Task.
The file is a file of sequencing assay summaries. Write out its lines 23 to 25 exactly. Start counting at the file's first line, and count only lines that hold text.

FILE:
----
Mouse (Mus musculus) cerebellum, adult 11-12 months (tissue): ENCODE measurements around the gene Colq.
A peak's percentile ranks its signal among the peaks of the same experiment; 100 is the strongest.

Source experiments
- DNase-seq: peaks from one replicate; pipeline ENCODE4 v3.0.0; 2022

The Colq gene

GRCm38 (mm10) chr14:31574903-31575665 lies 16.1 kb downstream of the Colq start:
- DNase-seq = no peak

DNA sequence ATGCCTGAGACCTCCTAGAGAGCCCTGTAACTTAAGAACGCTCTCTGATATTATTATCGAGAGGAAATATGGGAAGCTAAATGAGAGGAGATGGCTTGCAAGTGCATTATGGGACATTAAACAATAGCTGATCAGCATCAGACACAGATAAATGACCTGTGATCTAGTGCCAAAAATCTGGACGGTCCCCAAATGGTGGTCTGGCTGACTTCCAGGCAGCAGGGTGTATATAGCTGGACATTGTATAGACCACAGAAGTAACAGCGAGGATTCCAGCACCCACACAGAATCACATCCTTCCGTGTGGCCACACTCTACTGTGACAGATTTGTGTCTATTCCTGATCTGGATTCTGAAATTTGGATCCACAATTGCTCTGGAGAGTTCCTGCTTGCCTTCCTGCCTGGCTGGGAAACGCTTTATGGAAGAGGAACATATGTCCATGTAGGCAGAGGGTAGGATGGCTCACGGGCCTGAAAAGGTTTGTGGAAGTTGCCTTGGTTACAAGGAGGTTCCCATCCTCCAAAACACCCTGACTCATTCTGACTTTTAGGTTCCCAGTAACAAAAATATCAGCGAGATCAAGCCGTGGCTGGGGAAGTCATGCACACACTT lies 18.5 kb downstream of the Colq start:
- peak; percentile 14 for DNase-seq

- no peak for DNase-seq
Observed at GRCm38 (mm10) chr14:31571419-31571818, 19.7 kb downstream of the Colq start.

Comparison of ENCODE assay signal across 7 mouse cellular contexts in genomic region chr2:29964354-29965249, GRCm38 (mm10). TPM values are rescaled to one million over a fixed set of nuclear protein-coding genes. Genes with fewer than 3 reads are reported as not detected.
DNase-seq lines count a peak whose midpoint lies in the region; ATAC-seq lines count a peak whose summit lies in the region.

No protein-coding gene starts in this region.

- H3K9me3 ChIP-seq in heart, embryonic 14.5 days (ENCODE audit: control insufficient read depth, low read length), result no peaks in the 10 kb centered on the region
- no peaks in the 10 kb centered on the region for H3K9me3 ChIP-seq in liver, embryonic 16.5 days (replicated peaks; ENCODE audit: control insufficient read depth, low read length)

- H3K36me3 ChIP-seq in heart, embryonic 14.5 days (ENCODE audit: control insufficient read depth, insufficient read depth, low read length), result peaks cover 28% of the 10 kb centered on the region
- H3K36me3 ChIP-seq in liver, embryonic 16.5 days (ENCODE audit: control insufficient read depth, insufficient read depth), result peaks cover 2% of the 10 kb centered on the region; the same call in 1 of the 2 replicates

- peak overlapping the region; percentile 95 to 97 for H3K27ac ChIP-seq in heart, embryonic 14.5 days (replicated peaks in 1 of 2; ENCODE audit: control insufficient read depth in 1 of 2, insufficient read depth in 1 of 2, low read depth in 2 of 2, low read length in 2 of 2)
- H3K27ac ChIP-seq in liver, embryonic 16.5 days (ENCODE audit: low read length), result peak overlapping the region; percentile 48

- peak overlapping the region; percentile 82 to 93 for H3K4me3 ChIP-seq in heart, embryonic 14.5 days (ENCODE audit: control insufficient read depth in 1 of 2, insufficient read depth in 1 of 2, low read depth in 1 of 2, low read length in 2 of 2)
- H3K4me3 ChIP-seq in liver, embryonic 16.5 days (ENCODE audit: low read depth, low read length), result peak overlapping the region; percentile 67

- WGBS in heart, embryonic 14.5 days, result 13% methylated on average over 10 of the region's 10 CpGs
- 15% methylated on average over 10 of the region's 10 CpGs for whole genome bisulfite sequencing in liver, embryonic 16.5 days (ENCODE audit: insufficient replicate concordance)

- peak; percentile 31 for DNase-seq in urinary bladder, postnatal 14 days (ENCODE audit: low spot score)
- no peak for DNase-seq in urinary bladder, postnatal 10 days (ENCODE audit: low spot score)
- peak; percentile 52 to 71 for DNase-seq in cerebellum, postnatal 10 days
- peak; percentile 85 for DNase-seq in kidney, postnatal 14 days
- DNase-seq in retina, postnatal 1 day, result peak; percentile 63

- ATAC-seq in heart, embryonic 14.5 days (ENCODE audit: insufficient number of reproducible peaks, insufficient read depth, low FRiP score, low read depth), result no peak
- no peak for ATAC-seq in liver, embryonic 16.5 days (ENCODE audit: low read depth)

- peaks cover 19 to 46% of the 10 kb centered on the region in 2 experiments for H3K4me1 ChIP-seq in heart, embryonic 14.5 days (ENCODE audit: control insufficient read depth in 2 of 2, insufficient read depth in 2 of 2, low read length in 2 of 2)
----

- WGBS in heart, embryonic 14.5 days, result 13% methylated on average over 10 of the region's 10 CpGs
- 15% methylated on average over 10 of the region's 10 CpGs for whole genome bisulfite sequencing in liver, embryonic 16.5 days (ENCODE audit: insufficient replicate concordance)

- peak; percentile 31 for DNase-seq in urinary bladder, postnatal 14 days (ENCODE audit: low spot score)